All work and no play are bad, so now it's time to play!
SIGNALS AND TIPS
CONSIDERATIONS FOR HOSTING CHARADES
OTHER WEB SITES THAT DEAL WITH CHARADES
REASONS FOR DESIGN DECISIONS
ENCORE, OTHER GAMES, AND PUZZLES
MUSIC AND ART
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SIGNALS AND TIPS:
I learned a set of signals that some friends use.
Later I searched the web for signals, and I found some differences.
There is no universally used set of signals, so I used what I consider the best from all the sources.
Here are documents for charades:
Two pages of signals and tips for charades.
This document includes tips for acting.
I suggest distributing two-sided copies to the charaders.
A copy of the signals with a larger font.
This version lists only the words and signals, not the surrounding text.
I suggest keeping a one-sided copy near where the actors will act.
An entry form on which players can write their entries.
The following list of tips for acting an entry
is longer and more detailed than the list of tips in the signals document:
I'll misquote John F. Kennedy:
Think not about what's easy for you to translate from words into signals.
Think about what's easy for guessers to translate from signals into words.
You may act a word that's pronounced the same as the entry's word, e.g., “2” for “too.”
Acting a word might speed the guessing of other words.
Here are ways in which this can occur:
If a word rarely occurs in examples of an entry's category, then acting that word first might inspire guessers
to think of the entire entry immediately, although this can happen only if at least one guesser has heard of the entry.
For example, if you start by acting the word “salesman” in the title of a certain play, a guesser might
immediately think of the entire title
(“Death of a Salesman”).
Similarly, if you start by acting the word “monoxide” in a certain quote from a song,
a guesser might immediately think of the entire quote (“If the hoods don't get you, the monoxide will.”),
from Tom Lehrer's song “Pollution.”
In a sequence of related words, one word might be easier than another.
Acting the easier word first might make it easier for guessers to interpret your method for the harder word.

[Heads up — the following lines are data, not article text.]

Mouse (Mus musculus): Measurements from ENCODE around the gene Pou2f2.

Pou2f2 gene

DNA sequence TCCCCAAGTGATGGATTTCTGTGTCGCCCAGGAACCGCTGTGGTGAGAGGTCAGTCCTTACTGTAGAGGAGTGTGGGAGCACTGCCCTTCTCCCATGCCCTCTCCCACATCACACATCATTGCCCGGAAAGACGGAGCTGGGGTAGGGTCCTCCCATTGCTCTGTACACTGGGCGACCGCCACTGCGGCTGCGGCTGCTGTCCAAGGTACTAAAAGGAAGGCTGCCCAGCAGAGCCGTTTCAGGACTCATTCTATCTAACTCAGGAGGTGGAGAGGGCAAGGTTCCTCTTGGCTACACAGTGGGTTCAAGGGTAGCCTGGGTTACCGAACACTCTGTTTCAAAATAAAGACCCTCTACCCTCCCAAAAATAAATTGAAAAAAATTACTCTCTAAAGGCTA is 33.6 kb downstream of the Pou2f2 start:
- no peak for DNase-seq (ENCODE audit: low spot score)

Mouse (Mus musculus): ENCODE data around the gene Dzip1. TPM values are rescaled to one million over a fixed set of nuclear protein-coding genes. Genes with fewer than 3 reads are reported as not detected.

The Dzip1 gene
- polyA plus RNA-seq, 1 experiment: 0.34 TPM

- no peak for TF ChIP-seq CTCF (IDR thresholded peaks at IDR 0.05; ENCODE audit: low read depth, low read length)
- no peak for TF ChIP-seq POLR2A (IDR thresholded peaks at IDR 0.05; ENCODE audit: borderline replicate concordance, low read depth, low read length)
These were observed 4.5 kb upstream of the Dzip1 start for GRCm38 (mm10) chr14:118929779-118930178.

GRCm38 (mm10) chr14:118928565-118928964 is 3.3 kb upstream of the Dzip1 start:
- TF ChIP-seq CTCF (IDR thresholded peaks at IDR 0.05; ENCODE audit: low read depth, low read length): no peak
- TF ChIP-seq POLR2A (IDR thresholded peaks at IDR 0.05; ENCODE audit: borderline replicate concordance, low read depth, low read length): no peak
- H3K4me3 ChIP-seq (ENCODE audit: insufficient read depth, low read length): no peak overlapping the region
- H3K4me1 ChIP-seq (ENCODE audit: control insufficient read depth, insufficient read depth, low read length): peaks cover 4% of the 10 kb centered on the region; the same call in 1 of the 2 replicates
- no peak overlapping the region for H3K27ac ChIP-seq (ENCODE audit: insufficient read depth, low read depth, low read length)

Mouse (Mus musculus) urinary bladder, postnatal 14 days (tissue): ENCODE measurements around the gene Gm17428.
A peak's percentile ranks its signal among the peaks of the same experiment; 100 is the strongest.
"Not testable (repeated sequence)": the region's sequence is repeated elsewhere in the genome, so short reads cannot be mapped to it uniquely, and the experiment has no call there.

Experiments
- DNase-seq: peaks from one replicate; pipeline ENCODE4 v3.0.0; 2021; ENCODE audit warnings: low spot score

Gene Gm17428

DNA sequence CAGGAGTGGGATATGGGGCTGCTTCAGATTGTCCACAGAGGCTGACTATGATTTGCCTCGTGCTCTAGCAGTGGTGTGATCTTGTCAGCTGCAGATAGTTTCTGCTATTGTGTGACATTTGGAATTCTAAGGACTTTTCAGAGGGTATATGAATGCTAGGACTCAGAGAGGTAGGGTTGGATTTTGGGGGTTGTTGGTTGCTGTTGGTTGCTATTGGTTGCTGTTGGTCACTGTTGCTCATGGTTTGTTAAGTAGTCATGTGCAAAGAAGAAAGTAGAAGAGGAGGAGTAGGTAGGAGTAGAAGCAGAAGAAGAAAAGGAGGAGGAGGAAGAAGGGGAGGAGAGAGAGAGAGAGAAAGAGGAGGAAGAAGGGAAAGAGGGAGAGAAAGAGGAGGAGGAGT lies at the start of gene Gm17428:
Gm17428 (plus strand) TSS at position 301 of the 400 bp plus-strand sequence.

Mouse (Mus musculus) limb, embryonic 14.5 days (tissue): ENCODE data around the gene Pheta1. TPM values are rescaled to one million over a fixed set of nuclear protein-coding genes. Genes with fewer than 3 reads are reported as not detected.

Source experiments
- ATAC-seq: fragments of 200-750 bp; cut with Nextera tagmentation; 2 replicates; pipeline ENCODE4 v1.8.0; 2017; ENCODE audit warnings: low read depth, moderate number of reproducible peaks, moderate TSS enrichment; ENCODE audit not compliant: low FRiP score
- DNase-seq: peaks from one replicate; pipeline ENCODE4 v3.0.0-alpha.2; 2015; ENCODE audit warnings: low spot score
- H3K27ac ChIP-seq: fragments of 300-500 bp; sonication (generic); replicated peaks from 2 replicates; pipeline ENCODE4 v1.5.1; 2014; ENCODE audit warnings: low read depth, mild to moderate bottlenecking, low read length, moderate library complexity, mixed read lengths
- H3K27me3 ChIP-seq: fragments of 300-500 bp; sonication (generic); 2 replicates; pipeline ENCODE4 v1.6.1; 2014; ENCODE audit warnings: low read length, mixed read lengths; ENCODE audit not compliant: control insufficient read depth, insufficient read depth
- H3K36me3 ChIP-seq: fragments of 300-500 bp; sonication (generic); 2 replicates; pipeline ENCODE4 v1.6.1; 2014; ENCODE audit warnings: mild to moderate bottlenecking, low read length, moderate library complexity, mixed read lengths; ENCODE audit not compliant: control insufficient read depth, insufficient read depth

For example, I once acted an entry that contained the sequence “Baptist Church.”
I probably acted “Church” before “Baptist.”
The guessers' knowledge of the presence of “Church” would make it easier for them
to interpret a signal of crossed forearms as “Christian” (which can be modified with
more specific to produce “Baptist”) instead of something like “plus.”
Try to act a word (or a word pronounced the same) directly.
If that's too hard, act syllables, and/or act an easier word plus one or more modifications.
I'll use the name “Leroy” as an example,
and I'll describe how to think backwards
from the entry's word to pick the starting word and the modification or series of modifications to use.
Let's try syllables:
Can “Le” result from deleting a letter from a word that's easy to act?
It can result from “lean.”
So you might
and then act delete last letter to produce “Le.”
Alternatively, does “Le” sound like a word that's easy to act?
It sounds like “me” and other words.
Often you have a choice of methods.
Does “roy” sound like something?
It sounds like “boy,” which can be derived from “man.”
So you might act woman, act opposite to produce “man,”
lower your hand (symbolizing “small”) to produce “boy,”
and act sounds like to produce “roy.”
If a method for acting fails, try a different method,
or postpone the word and hope that somebody will later guess it from the context.
After acting sounds like, add to beginning, or add to end,
optionally you can speed the guessing by signaling the alphabetic position of the desired letter:
Hold your hand high and lower it (for a letter in the range A through M),
or hold your hand low and raise it (for Z through N).
You may use a signal for an unintended purpose; one quote from a movie
(“Play it, Sam”)
may begin with the signal for the category of play.
A use of a signal may be nonsensical; “4” + past tense = “ford.” ☺
You can do something unorthodox, on the rare occasions when you think that it would help.
For example, when acting one 8-word quote, I moved my hands like a boxer instead of acting any individual words, and that sufficed for somebody to guess the entry (“Float